Electrophysiological correlates of orienting retrieval to remote and recent memories: effects of an episodic specificity induction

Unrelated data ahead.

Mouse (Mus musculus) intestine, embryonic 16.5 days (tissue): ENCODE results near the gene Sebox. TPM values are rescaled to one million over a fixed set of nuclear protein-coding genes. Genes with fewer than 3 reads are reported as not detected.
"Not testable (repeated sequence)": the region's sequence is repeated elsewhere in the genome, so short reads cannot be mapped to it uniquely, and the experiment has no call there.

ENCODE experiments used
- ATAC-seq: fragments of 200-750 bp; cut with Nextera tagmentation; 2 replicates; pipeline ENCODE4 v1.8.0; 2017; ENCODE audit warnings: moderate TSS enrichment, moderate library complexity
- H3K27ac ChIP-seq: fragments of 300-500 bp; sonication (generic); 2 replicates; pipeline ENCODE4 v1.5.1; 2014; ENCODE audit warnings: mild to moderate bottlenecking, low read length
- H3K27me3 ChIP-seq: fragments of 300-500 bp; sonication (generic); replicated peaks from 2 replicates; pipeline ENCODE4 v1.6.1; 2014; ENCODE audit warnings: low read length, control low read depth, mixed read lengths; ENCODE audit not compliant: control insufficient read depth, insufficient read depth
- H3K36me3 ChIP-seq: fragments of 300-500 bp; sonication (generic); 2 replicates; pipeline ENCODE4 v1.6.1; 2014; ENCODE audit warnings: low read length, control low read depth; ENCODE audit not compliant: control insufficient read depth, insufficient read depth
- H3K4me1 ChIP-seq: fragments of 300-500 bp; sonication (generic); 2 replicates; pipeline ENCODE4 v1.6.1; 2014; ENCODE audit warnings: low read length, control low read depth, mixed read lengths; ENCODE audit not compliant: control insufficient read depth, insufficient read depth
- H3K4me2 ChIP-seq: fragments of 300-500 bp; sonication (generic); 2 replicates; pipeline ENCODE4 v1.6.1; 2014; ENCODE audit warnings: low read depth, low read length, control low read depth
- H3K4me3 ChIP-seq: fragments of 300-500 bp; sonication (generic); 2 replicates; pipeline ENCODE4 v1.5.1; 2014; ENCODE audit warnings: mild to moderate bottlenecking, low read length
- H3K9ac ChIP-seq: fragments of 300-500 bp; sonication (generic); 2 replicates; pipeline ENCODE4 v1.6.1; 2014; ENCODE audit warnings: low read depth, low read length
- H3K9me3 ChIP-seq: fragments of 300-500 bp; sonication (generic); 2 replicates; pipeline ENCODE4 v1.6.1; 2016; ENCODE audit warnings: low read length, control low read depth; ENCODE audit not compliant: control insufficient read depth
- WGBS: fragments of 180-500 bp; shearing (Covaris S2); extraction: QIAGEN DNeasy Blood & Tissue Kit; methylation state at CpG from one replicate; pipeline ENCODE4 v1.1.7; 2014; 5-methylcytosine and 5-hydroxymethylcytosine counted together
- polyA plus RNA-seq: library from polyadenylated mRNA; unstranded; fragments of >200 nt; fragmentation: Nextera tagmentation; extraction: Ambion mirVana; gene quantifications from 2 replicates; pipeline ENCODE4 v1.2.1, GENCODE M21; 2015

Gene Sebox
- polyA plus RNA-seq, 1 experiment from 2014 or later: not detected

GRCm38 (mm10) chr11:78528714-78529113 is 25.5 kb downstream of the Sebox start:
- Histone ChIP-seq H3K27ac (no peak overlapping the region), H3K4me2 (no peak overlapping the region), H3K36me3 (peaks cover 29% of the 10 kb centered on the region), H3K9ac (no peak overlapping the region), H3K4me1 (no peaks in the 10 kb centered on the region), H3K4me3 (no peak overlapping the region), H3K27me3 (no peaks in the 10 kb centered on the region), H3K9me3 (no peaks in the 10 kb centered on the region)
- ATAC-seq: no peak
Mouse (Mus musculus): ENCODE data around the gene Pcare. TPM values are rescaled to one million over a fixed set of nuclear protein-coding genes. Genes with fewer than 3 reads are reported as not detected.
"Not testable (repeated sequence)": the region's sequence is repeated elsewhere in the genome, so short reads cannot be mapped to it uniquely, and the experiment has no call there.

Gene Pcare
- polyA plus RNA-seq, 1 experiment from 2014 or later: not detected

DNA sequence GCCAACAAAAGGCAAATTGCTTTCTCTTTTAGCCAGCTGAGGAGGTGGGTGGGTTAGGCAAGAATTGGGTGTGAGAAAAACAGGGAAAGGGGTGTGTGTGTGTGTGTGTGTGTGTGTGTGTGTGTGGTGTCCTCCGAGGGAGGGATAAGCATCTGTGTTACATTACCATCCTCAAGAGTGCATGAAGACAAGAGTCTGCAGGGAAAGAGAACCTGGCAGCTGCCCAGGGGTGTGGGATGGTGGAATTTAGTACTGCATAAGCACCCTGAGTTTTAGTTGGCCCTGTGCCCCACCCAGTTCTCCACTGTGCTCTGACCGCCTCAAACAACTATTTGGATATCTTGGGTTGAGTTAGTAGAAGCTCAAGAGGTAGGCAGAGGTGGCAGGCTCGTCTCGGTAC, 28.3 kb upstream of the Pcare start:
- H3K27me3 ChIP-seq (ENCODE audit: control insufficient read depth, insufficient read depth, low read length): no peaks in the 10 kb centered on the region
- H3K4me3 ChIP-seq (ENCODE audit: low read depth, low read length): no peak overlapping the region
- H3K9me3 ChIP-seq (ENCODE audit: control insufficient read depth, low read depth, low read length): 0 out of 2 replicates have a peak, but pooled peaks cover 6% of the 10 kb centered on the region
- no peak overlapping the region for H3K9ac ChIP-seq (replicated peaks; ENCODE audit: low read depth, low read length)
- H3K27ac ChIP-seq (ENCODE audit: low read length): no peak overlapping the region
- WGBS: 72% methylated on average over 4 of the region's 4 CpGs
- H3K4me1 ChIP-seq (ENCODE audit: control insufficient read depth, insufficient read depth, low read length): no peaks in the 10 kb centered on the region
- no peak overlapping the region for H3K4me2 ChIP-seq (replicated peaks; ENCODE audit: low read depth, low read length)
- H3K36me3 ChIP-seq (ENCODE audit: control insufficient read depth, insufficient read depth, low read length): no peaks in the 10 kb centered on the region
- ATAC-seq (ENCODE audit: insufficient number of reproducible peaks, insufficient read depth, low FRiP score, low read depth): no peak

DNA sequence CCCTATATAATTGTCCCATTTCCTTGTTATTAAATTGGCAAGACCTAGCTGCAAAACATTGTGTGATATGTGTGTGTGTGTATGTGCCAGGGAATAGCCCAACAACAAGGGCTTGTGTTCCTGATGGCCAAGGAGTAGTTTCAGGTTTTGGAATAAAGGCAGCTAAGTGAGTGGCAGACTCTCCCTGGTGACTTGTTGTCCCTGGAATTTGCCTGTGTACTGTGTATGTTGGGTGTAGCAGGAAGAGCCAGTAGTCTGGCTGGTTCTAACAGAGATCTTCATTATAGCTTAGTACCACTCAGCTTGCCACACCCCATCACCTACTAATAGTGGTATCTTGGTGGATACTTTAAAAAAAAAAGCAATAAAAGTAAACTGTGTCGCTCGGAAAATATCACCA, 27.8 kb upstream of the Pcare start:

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The present set of experiments employed event-related brain potentials (ERPs) to investigate differences in how individuals orient retrieval to memories from different times. Experiment 1 investigated whether ERP effects of orienting to remote and recent memories were distinct from effects of retrieval difficulty by manipulating the repetition of studied items across two separate encoding sessions one week apart. Participants then completed a series of targeted retrieval blocks that distinctly probed memory for items from one of each condition. Contrasting the ERPs to correctly rejected new items from the difficulty-matched orienting conditions revealed a positive-going waveform for recent versus remote orienting that differed from the effect of difficulty in both timing and direction. These results replicate prior findings on orienting retrieval to time and indicate that such effects are dissociable from retrieval difficulty. Experiment 2 examined the functional nature of the time-related orienting effects by manipulating the degree of detailed processing engaged prior to targeted retrieval, through a novel computerized procedure for inducing general and specific episodic processing. Although the orienting effects in Experiment 2 were notably weaker than prior findings, the induction reliably modulated behavioral performance and the ERPs for orienting to recent memories. The findings are discussed in the context of further investigating the effectiveness of induction procedures on the processes supporting episodic retrieval, which could have important implications for addressing memory impairment associated with healthy aging and clinical disorders.